Many of the world’s remaining transatlantic telegraph cables are now over 100 years old.
They would be completely obsolete were it not because they now carry data by fibre-optic cable rather than electricity.
The history of this invention is fascinating; it shifted information-carrying from sending electrical signals to sending pulses of laser light through glass fibres so thin you could fit over 13,000 side by side along with human hair.
The advantages of fibre optic cables for trading
But these new “fibre optic” cables have had a profound effect on global financial markets, too.
Instead of having to physically send share certificates across the oceans or physically deliver gold bars between Singapore and New York at nightfall each day. By lunchtime, any trade executed in a Saxo bank anywhere in the world can be settled, be it in the City of London, or Singapore.
The manipulation of currency prices
But the speed and ease of modern trading have brought a new problem: rogue traders who try to manipulate markets for personal gain.
The Libor scandal in 2012, when several banks were accused of manipulating global rates used to set trillions of dollars worth of financial contracts, was followed by an investigation into the currency market.
Here it emerged that major institutions had been trying to rig currency prices, too.
The relevance of fibre optic cables concerning CFDs
It’s not yet clear whether this activity extends to other digital futures and derivatives products traded over state-of-the-art fibre optic cables. Still, there are growing calls for regulators to get better at overseeing them.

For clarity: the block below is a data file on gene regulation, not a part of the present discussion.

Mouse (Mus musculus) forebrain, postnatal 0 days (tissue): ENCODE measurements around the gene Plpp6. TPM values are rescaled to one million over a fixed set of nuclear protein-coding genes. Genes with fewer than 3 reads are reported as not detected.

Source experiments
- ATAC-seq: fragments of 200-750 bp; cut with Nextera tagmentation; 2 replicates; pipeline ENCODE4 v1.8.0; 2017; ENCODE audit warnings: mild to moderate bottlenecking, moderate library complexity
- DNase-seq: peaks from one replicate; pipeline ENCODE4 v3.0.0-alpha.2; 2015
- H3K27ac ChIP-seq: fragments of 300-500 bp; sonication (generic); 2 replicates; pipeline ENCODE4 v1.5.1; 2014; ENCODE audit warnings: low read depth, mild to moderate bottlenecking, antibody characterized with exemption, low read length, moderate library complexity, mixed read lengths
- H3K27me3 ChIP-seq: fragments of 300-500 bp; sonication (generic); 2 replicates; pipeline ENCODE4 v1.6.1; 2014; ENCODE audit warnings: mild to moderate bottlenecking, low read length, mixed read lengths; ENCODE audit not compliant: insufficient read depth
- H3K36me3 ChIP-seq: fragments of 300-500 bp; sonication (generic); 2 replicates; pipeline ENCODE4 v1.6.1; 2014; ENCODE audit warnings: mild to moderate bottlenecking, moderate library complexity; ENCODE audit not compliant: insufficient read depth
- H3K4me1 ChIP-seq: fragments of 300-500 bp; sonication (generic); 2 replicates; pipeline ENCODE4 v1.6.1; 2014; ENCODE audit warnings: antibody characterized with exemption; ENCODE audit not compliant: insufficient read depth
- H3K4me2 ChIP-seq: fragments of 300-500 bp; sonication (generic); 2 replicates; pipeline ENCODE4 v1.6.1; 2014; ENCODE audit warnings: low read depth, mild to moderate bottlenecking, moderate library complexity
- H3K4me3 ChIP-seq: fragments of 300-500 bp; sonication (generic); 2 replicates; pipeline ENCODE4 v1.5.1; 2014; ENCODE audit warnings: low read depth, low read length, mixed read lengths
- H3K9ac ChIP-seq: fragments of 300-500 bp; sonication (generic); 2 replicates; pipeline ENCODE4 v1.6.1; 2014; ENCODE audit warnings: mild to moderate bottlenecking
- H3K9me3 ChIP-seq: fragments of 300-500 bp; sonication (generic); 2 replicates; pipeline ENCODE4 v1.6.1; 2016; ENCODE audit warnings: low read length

These products are called “Contracts For Difference“, or CFDs. CFDs are a form of derivatives.
An investor buys one CFD in the hope that the price of an underlying asset – such as oil, gold, silver, or shares listed on a particular exchange – will rise or fall by a set date, and they’ll make money from the difference between their purchase price and what it ends up being worth.
CFDs can also speculate on currencies because they’re traded over-the-counter through banks and other dealers rather than through traditional exchanges like stocks.
The challenges for regulators concerning CFDs
The problem with a CFD is that because it’s a contract between two parties to pay the difference in the value of an underlying asset at either party’s behest, there’s no way for regulators to see what might have been behind such a trade.
In addition, the amounts involved with CFDs are often far larger than those for traditional shares and commodities, making them more attractive to market manipulators.
The upshot is that authorities have been looking at ways to tighten regulation around this trading, particularly about smaller retail investors.
It is because so many people who haven’t considered themselves as part of a risk-taking investment community have been piling into CFD trading, lured by promises of huge returns from little or no initial outlay.
About 364,000 Britons have invested in CFDs since 2010, even though most will be …